Issue a second ALTER RESOURCE GOVERNOR statement to apply the changes to the Resource Governor in-memory configuration, as follows:
ALTER RESOURCE GOVERNOR RECONFIGURE;
Example B: Configuring Resource Governor (Transact-SQL)
The following example performs the following steps within a single transaction:
rgclassifier_MAX_CPU()classifier function, which uses the user name created in the preceding example.
Registers the classifier function with Resource Governor.
After committing the transaction, the example applies the configuration changes requested in the ALTER WORKLOAD GROUP or ALTER RESOURCE POOL statements.
The following example uses the user name of the sample SQL Server user created in "Example A: Setting Up a Login and User (Transact-SQL)," domain_name
\MAX_CPU. Replace this with the name of the user of the login that you plan to use for creating low-priority compressed backups.
-- Configure Resource Governor. BEGIN TRAN USE master; -- Create a resource pool that sets the MAX_CPU_PERCENT to 20%. CREATE RESOURCE POOL pMAX_CPU_PERCENT_20 WITH (MAX_CPU_PERCENT = 20); GO -- Create a workload group to use this pool. CREATE WORKLOAD GROUP gMAX_CPU_PERCENT_20 USING pMAX_CPU_PERCENT_20; GO -- Create a classification function. -- Note that any request that does not get classified goes into -- the 'Default' group. CREATE FUNCTION dbo.rgclassifier_MAX_CPU() RETURNS sysname WITH SCHEMABINDING AS BEGIN DECLARE @workload_group_name AS sysname IF (SUSER_NAME() = 'domain_name\MAX_CPU') SET @workload_group_name = 'gMAX_CPU_PERCENT_20' RETURN @workload_group_name END; GO -- Register the classifier function with Resource Governor. ALTER RESOURCE GOVERNOR WITH (CLASSIFIER_FUNCTION= dbo.rgclassifier_MAX_CPU); COMMIT TRAN; GO -- Start Resource Governor ALTER RESOURCE GOVERNOR RECONFIGURE; GO
Verifying the Classification of the Current Session (Transact-SQL)
Optionally, log in as the user that you specified in your classifier function, and verify the session classification by issuing the following SELECT statement in Object Explorer:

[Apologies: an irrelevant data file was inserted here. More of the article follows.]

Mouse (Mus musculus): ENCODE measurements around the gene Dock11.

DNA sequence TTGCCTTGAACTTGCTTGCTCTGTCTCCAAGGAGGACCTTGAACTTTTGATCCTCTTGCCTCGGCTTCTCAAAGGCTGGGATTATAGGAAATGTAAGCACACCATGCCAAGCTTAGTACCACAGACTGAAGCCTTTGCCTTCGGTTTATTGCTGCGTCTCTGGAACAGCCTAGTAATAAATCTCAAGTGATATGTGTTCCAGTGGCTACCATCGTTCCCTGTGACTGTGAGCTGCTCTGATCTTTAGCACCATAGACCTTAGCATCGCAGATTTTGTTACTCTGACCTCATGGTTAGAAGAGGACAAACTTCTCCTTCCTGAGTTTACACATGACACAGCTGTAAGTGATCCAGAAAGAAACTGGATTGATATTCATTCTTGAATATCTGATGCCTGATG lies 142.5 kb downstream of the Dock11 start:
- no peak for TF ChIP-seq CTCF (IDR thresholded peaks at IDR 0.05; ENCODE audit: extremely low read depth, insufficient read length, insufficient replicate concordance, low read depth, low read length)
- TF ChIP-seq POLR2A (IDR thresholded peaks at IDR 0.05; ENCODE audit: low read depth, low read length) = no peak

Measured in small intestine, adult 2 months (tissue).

USE master; SELECT sess.session_id, sess.login_name, sess.group_id, grps.name FROM sys.dm_exec_sessions AS sess JOIN sys.dm_resource_governor_workload_groups AS grps ON sess.group_id = grps.group_id WHERE session_id > 50; GO
In the results pane, the name column should list one or more sessions for the workload-group name that you specified in your classifier function.
For information about the dynamic management views called by this SELECT statement, see sys.dm_exec_sessions (Transact-SQL) and sys.dm_resource_governor_workload_groups (Transact-SQL).
Compressing Backups Using a Session with Limited CPU
To create a compressed backup in a session with a limited maximum CPU, log in as the user specified in your classifier function. In your backup command, either specify WITH COMPRESSION ( Transact-SQL) or select Compress backup ( SQL Server Management Studio). To create a compressed database backup, see Create a Full Database Backup (SQL Server).
Example C: Creating a Compressed Backup (Transact-SQL)
The following BACKUP example creates a compressed full backup of the AdventureWorks2012 database in a newly formatted backup file,
--Run backup statement in the gBackup session. BACKUP DATABASE AdventureWorks2012 TO DISK='Z:\SQLServerBackups\AdvWorksData.bak' WITH FORMAT, MEDIADESCRIPTION='AdventureWorks2012 Compressed Data Backups' DESCRIPTION='First database backup on AdventureWorks2012 Compressed Data Backups media set' COMPRESSION; GO